Cycle parking should be provided in excess of the minimum standards set out in Appendix L of the adopted Cambridge Local Plan (2018). At least 5-10% of cycle parking provision should be designed to accommodate non-standard cycles and should consider appropriate provision for electric charging points.

Cycle parking infrastructure must be provided in a manner that is convenient to both new and adjacent residential and business communities, flexible, safe, secure, and integral to the public realm, in accordance with Policy HQ/1 in the adopted South Cambridgeshire Local Plan (2018) and Policy 59 in the adopted Cambridge Local Plan (2018). Long-stay parking should also be covered.

Innovative solutions to cycle parking infrastructure are encouraged, including shared spaces where the location and patterns of use permit, and incorporation of cycle maintenance facilities.

The developer must provide clear justification in the Design and Access Statement and/or Travel Plan for the level and type of cycle parking infrastructure proposed to demonstrate it will meet the trip budget outlined in Policy 22: Managing motorised vehicles.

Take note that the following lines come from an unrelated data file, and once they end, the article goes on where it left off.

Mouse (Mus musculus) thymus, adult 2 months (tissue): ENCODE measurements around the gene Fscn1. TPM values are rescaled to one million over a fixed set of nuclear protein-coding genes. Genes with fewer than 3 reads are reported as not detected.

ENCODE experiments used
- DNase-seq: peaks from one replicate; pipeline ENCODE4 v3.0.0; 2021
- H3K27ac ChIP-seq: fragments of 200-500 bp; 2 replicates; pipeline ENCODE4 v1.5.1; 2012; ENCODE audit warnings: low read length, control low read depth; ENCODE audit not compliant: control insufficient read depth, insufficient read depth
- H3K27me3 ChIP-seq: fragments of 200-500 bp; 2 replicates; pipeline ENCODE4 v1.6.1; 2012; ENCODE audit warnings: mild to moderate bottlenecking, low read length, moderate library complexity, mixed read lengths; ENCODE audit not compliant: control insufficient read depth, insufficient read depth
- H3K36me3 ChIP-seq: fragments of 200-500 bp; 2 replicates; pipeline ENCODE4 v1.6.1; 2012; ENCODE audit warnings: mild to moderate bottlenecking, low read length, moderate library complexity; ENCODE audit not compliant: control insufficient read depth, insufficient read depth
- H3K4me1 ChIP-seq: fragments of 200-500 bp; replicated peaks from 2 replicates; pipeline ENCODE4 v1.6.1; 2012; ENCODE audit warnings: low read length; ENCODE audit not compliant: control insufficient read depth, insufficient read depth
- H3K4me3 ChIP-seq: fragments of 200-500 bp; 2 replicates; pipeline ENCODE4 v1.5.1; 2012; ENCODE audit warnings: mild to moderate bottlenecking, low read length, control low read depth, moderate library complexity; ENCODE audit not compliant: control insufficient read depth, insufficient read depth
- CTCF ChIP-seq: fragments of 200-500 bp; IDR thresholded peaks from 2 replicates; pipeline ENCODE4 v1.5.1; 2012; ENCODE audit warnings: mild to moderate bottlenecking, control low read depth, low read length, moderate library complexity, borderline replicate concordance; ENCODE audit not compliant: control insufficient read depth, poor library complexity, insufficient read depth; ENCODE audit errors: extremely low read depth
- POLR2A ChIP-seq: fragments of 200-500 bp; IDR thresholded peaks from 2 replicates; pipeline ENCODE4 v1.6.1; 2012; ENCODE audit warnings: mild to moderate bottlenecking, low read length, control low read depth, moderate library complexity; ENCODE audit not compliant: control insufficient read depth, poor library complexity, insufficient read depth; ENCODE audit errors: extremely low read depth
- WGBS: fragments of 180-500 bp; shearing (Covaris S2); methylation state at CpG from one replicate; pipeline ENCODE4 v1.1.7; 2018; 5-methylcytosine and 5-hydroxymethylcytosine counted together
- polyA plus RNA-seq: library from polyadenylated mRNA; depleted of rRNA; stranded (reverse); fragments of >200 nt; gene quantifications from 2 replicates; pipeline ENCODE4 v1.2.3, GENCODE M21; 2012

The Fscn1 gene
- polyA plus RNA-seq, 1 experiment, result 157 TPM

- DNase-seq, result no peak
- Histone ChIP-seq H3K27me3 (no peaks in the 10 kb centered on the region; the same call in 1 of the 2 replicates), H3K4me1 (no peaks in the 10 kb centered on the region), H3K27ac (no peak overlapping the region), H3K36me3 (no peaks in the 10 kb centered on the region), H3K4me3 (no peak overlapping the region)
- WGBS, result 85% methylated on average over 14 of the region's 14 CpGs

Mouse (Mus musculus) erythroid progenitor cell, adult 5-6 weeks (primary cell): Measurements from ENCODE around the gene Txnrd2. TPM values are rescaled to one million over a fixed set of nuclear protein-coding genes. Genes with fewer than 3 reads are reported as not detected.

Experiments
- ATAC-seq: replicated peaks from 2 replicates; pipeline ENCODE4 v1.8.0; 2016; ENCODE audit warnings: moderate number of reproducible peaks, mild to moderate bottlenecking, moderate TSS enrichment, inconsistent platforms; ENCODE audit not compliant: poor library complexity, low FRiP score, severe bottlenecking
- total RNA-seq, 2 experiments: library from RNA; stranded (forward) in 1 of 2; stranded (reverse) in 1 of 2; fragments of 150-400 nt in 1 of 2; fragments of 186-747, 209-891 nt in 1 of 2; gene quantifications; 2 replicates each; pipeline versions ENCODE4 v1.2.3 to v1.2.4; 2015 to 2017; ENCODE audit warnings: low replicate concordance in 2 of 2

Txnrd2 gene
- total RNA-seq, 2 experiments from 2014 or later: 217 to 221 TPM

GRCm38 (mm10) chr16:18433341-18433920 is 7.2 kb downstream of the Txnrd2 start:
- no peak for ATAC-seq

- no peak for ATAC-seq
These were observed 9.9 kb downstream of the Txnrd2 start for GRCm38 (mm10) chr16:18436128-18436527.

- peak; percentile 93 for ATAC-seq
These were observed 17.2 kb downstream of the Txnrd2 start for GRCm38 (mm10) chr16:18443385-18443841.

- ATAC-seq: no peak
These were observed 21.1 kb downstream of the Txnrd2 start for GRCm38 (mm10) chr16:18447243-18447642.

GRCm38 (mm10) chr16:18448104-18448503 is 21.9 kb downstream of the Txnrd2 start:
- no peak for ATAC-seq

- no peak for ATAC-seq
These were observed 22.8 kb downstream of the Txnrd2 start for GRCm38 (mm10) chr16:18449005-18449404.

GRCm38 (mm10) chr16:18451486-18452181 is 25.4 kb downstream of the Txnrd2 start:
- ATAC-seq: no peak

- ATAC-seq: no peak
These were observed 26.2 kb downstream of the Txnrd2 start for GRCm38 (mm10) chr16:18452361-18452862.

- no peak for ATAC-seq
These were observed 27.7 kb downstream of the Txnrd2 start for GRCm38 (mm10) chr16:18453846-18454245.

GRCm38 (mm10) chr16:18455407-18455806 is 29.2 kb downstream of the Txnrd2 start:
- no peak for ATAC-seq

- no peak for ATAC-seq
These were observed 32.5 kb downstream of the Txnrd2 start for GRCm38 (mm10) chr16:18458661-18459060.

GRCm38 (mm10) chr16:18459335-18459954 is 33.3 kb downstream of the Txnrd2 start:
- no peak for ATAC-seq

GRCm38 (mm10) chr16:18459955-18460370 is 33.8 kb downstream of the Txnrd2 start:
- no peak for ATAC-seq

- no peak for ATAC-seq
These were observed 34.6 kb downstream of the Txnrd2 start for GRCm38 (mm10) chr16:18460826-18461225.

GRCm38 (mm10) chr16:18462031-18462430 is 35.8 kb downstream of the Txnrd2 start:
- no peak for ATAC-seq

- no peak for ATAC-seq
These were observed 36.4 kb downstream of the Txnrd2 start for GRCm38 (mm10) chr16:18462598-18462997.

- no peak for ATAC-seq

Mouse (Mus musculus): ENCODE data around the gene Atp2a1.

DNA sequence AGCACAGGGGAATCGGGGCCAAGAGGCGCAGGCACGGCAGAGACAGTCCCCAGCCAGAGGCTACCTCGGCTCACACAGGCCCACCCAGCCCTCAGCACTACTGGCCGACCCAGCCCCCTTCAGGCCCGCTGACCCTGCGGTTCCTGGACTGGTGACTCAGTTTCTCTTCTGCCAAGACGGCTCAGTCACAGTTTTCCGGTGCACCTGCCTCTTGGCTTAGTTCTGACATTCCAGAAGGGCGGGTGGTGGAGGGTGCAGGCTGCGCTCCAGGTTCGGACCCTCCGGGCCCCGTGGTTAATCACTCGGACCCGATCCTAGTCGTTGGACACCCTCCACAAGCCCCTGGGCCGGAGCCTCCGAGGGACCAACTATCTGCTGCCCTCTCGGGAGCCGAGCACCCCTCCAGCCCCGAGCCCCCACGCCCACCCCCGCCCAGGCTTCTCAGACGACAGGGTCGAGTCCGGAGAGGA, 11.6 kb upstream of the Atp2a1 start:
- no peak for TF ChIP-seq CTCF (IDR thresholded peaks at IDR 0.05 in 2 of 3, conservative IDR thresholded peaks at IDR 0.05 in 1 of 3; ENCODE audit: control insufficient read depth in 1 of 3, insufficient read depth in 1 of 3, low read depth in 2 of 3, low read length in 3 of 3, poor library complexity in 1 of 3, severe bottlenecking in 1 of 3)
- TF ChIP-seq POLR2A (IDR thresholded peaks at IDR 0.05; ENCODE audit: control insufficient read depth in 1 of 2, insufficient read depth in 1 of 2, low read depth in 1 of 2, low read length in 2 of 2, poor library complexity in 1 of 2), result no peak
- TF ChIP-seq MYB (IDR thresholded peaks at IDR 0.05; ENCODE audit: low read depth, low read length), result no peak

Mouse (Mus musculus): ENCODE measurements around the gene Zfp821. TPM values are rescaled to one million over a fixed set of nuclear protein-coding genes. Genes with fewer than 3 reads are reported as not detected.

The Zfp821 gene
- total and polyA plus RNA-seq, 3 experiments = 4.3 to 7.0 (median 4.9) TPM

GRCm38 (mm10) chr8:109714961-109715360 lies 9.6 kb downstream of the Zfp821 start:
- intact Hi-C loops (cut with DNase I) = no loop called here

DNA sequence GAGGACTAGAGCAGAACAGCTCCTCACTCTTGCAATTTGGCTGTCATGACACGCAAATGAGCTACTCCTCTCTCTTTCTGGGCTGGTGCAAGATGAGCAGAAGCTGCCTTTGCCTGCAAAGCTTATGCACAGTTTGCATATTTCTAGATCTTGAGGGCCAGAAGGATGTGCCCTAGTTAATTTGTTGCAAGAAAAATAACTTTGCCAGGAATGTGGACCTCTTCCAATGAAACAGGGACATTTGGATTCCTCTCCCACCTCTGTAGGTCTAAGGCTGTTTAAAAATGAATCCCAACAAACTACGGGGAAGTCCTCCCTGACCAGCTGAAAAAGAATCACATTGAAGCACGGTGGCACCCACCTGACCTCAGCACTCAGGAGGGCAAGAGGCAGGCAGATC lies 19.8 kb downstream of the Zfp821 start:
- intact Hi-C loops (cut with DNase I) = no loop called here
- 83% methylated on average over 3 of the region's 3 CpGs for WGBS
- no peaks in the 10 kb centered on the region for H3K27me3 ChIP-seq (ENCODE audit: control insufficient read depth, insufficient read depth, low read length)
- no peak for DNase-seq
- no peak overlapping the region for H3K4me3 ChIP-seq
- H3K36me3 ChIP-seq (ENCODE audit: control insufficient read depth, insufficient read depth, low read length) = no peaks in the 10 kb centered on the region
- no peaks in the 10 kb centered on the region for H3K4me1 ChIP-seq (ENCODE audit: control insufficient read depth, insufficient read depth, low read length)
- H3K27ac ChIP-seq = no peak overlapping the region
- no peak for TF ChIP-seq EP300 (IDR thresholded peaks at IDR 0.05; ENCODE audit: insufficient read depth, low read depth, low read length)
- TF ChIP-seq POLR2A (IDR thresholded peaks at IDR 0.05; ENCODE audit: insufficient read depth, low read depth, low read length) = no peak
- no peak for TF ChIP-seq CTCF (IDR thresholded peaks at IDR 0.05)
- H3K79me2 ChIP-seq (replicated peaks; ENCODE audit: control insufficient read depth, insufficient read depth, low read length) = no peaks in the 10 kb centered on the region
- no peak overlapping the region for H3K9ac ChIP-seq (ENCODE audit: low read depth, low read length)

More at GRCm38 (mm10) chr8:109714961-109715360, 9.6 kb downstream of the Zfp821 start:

Relevant Objective: 1, 4

Cycle parking will be provided to levels in excess of adopted Cambridge Local Plan (2018) standards, reflecting the low car nature of the city district, the need to meet the trip budget for the development (Policy 22: Managing motorised vehicles ) and to facilitate active travel. This will assist in encouraging more people to cycle for journeys in the knowledge that they will be assured of a safe and secure place to park their cycle at each end of their journey.

The design of cycle parking must be considered at the outset to ensure it is appropriately integrated into the development and public realm and located so that it is more convenient than access to car parking and to minimise conflict between cycles, pedestrians and vehicles.

Where possible, level access should be provided and sufficient space within which to easily manoeuvre cycles of all types. Short-stay and visitor parking should be provided within 15 metres of the main site entrance, where possible. Consideration should be given to integrating public cycle maintenance facilities, including a pump and tools. All parking must be secure (for example with root fixed stands), flexible, safe to use, and long-stay parking should be covered.